Bella Vista Church of Christ



Randall Caselman


When Life Tumbles In


  I understand Frances J. Crosby was born with normal eyesight. But when she was six weeks old, she was taken to a doctor with an eye infection. He mistakenly placed a hot mustard poultice on her eyes rendering her blind for life.


  Her response to blindness was remarkable:

"Oh what a happy child am I, although I cannot see...

I am resolved that in this world contented Iwill be.

How many blessing I enjoy that others don't...

To weep and sigh because I'm blind I cannot and I won't"


  Reminds us of James 1.2-3: "Consider it pure joy, my brothers, whenever you face trials of many kinds, because you know that the testing of your faith develops perseverance." It's interesting to note that Phillips translates verse two: "When all kinds of trials crowd into your lives, don't resent them as intruders, but welcome them as friends."


  James goes on to give us some reason we should rejoice in troubles and trials...


  1) They enable us to grow in character. Notice the phrase "Trials of various kinds." The Greek is "peirasmos." Zodhiates tells us that this word speaks of a test or examination that leads to a good end, as in becoming stronger, purer, strengthened in faith. Here it is, God never tries us, never brings us into trials, to tear us down, but to build us up, to bring us into a closer, more intimate, relationship with Him and His people. Trials are meant to improve character.


  2) James tells us that our faith is tested, proved. In the Greek, "Dokimos" is a word that speaks of something tested, proved, made better by adversity. A metal is worth its weight. However, when it is heated, refined, remolded in the fires of the mint, it becomes worth more than its weight. Peter applies this "dokimos" process to us as God's children: "In this you greatly rejoice, though now for a little while you may have had to suffer grief in all kinds of trials. These have come so that your faith--of greater worth than gold, which perishes even though refined by fire--may be proved genuine and may result in praise, glory, and honor when Jesus Christ is revealed" (1 Peter 1.6-7). Trials test and prove our faith.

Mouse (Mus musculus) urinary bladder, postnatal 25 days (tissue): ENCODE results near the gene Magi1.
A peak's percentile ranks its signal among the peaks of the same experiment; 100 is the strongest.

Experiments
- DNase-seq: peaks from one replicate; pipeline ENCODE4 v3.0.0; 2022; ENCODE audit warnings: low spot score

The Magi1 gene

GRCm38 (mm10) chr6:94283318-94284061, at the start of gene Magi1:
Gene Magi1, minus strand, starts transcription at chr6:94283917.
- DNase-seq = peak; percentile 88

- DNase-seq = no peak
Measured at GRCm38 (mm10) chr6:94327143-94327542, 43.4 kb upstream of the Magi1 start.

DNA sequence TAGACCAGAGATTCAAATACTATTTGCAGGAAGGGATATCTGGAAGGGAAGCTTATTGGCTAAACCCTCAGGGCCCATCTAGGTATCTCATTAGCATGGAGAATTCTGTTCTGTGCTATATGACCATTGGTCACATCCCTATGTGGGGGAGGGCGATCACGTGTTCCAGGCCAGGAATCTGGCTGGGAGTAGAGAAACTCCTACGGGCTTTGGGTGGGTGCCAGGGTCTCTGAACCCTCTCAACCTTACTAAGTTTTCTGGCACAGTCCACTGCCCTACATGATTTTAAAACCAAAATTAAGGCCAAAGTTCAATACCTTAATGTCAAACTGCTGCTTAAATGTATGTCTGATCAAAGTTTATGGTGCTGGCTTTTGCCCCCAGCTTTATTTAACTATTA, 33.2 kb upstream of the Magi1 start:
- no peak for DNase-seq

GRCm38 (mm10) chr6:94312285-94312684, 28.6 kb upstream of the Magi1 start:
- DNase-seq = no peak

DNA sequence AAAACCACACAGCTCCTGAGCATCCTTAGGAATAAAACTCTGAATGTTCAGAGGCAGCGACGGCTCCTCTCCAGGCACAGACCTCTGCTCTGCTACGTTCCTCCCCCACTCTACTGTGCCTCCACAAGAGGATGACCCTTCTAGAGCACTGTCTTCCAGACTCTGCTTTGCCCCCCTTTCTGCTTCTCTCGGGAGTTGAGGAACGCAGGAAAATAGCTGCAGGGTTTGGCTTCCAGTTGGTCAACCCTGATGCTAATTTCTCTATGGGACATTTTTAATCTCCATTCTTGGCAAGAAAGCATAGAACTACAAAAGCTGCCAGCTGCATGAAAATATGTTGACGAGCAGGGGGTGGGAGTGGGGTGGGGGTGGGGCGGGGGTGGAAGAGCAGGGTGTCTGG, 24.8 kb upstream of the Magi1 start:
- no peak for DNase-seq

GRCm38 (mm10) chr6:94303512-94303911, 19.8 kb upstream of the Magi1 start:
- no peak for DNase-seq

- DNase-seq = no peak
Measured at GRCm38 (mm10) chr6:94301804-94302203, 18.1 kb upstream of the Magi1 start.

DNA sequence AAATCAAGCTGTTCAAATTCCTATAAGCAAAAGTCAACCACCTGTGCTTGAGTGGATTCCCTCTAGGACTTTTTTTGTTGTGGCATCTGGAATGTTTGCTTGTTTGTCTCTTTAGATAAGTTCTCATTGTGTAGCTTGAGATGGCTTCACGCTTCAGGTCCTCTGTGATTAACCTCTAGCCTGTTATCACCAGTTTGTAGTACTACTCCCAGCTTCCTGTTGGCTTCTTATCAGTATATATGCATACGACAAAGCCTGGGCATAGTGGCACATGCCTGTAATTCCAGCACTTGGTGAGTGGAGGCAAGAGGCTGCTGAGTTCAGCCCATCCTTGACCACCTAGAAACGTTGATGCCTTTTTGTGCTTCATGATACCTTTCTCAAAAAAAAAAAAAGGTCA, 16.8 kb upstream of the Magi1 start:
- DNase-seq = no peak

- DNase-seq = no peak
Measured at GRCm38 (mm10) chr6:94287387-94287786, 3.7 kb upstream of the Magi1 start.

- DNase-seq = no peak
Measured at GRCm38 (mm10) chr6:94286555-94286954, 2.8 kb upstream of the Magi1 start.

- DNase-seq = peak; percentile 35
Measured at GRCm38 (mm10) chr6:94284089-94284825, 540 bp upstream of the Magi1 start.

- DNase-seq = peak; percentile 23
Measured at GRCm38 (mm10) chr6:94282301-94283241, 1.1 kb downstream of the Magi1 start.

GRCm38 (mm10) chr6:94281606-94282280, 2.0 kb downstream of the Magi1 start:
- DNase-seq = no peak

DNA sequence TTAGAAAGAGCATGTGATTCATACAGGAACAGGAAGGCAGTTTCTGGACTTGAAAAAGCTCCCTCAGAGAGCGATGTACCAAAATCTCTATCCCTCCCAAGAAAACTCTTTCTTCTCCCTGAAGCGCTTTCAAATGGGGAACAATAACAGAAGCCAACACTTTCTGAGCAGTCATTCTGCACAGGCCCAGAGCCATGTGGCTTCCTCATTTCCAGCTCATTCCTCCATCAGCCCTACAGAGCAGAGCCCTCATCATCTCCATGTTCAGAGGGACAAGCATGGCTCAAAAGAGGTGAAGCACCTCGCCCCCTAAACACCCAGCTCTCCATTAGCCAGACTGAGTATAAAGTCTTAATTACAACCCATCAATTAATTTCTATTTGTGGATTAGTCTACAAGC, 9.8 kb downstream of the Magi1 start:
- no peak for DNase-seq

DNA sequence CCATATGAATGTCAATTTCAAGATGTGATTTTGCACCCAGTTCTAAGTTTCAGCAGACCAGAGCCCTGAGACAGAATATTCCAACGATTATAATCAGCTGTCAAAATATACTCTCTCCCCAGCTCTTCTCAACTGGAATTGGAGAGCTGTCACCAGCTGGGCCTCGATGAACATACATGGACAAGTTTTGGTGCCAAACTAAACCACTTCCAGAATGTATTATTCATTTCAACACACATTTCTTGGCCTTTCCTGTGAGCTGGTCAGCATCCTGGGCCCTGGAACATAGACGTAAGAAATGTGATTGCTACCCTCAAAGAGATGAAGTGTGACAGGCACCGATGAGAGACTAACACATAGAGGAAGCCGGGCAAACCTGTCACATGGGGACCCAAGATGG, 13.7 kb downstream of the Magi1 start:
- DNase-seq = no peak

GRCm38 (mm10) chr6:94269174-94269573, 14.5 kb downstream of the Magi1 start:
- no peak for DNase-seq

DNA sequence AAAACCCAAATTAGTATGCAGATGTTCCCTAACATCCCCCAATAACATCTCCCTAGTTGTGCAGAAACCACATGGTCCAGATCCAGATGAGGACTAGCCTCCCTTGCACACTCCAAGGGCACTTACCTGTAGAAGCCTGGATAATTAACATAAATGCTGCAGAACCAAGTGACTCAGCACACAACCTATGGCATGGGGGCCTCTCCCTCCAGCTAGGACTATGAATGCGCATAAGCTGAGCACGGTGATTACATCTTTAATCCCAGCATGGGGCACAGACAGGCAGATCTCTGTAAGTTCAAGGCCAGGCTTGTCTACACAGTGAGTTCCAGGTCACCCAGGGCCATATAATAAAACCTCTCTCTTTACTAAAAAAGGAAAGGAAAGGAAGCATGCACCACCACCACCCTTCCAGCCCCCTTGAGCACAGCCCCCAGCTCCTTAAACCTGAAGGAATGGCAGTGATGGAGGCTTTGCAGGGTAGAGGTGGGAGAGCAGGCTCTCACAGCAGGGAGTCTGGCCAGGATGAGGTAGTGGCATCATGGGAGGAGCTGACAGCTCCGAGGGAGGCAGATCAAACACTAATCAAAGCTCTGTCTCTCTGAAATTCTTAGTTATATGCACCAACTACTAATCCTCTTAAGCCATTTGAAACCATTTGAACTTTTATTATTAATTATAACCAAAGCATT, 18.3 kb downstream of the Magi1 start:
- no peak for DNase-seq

3) Trials work toward producing endurance. Strong, in his word studies says that "Hupomone" speaks of the ability to remain cheerful, hopeful, faithful, under pressure. The idea is that we can overcome because we have a hope, a confident expectation of the crown of life if we maintain a Christ-like character, even when life tumbles in. Both Isaiah and Peter speak of this process, and how it worked in the life of Jesus: "He was oppressed and afflicted, yet He did not open His mouth; He was led like a lamb to the slaughter, and as a sheep before her shearers is silent, so He did not open His mouth." "To this you were called, because Christ suffered for you, leaving you an example, that you should follow in His steps. 'He committed no sin, and no deceit was found in His mouth.” When they hurled their insults at Him, He did not retaliate; when He suffered, He made no threats. Instead, He entrusted Himself to Him who judges justly'" (Isaiah 53.7 & 1 Peter 2.21-23). The idea is that everyday trials, troubles have the ability of enhancing our patience and endurance; helping us to persevere in our Christian walk.


  So, when life tumbles in, listen to Jesus: "Do not be afraid of what you are about to suffer. I tell you, the devil will put some of you in prison to test you, and you will suffer persecution... Be faithful, even to the point of death, and I will give you the crown of life" (Revelation 2.10).


How firm a foundation, ye saints of the Lord,

Is laid for your faith in His excellent word!

What more can He say than to you He has said,


You who unto Jesus for refuge have fled?

Fear not I am with thee, O be not dismayed;

I, I am thy God, and will still give thee aid;

I'll strengthen thee, help thee, and cause thee to stand,


Upheld by My gracious, omnipotent hand.

The soul that on Jesus hath leaned for repose,

I will not, I will not desert to his foes;

That soul, tho all hell should endeavor to shake,

I'll never, no never, no never forsake.


  God help us to live like we sing  Amen?


—Randall Caselman